• The next thing is to regularly check for elongation, say a couple of times a month. You can do this with a chain-elongation gauge or with a ruler. When it becomes elongated; replace it. You don't replace the chain by the calendar.

Your chainrings and cogs:

  • The number one thing determining the lifespan of your chainrings and cogs is how well you maintain your chain!
  • If you always replace the chain when necessary (elongated), and keep it clean/lubed you can easily go through 3 or more chains before needing to replace the cogs.
  • Cleaning the cogs, chainrings, and the rest of the drive train frequently (at least weekly) will also expand the lifespans of these components. (This takes 10 to 15 minutes for a quick cleaning.)

In your situation, your cog-set may be damaged at this point, and if so, you need to replace it. However, once you replace that and your chain, you can get a lot more mileage out of your entire drivetrain with some basic, regular maintenance and lubrication. With a quick daily wipe-down and lubrication, the rust issue should disappear.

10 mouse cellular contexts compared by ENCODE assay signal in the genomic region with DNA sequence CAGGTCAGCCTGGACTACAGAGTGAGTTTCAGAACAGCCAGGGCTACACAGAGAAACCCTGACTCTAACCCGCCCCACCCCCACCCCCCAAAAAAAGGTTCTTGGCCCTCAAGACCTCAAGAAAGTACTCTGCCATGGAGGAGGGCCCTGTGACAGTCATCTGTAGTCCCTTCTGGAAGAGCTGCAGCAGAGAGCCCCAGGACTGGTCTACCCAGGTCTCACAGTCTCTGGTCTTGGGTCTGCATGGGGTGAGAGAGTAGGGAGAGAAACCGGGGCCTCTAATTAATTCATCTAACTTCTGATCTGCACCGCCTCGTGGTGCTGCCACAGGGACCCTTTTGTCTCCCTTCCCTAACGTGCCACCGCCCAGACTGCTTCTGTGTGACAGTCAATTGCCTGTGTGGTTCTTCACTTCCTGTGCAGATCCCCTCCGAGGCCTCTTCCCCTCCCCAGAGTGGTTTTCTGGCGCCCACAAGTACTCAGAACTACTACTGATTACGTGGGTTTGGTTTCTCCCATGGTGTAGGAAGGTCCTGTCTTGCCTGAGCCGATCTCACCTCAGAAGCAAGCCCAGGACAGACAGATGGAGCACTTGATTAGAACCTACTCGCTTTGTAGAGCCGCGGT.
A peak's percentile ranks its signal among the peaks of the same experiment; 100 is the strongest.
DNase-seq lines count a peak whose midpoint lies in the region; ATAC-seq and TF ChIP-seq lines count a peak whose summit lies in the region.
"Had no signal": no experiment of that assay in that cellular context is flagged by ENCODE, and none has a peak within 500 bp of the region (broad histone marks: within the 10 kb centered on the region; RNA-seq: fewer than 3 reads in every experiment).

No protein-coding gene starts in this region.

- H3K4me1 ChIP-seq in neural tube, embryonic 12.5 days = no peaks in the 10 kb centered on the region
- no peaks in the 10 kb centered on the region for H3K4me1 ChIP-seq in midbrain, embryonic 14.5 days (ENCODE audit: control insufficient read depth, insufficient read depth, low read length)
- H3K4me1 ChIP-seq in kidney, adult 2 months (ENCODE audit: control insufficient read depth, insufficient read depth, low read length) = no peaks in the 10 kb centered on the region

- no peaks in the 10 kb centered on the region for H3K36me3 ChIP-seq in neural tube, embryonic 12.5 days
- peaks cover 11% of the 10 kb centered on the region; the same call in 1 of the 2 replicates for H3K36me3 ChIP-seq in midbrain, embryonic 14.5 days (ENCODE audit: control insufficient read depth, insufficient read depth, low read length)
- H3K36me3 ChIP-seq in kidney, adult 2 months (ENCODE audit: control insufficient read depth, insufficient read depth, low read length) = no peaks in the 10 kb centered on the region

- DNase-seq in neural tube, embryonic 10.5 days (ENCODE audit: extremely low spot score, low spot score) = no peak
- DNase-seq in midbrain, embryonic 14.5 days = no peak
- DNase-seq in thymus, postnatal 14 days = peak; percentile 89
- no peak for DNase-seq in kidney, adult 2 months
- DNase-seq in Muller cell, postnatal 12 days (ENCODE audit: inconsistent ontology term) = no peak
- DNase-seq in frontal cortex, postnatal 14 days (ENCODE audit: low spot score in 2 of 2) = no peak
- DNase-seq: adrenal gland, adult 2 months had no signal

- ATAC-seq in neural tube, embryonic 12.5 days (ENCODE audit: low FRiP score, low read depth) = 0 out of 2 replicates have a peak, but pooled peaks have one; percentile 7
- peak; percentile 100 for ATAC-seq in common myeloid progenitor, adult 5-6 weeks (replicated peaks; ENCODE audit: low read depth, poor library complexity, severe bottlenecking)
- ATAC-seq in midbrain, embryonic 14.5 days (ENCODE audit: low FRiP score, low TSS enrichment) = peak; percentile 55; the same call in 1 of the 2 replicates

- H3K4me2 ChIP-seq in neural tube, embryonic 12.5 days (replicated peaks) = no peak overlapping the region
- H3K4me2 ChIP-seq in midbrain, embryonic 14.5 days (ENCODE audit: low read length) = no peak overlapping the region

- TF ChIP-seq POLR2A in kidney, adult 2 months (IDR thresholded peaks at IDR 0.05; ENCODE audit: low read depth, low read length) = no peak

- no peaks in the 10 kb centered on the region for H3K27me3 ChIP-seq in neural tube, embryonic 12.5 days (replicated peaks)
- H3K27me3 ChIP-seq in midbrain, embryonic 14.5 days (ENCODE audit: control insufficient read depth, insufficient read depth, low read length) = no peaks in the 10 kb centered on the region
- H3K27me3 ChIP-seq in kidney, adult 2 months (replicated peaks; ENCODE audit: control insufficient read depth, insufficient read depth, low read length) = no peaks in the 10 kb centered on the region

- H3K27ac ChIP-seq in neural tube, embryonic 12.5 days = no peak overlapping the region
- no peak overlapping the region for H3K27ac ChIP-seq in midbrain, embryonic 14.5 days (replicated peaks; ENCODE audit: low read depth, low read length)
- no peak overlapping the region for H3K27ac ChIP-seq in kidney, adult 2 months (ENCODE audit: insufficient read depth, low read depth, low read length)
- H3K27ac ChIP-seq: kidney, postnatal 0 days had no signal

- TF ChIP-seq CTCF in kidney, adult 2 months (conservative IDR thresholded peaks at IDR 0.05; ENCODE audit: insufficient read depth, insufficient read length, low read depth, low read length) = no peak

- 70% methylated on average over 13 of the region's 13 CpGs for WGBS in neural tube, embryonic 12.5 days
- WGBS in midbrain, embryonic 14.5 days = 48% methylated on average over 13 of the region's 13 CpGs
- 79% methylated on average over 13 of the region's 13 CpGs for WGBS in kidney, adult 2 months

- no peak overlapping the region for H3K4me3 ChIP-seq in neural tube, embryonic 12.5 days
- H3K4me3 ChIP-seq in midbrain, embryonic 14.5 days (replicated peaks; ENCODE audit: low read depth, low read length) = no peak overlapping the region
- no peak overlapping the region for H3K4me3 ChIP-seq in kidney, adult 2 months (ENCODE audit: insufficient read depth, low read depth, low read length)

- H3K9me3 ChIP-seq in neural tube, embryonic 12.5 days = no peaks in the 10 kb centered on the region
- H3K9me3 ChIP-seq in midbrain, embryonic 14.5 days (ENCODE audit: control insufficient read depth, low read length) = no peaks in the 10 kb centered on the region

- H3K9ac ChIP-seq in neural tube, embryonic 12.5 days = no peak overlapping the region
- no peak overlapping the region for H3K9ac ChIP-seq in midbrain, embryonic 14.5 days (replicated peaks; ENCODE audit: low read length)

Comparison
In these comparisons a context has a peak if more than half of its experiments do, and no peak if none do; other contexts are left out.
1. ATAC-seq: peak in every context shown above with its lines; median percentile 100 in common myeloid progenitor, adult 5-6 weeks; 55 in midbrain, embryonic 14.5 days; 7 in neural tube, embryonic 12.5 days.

Note: Answer based on experience plus advice by Lennard Zinn books and Sheldon Brown's web site.

  • I like Pro Gold for chain lube. Others may have different opinions as there are a number of high quality chain lubes on the market. Anyway, just get a high quality winter chain lubricant and use it.
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Lube
In winter time i use a special heavy duty lube. It doesn't protect the chain a lot better than other oils but it wears off much slower giving you a bit of slack on the maintenance. None of this matters of corse if you don't clean it every now and then. If you clean it once a week, say every friday before locking it away for the weekend, you should be fine.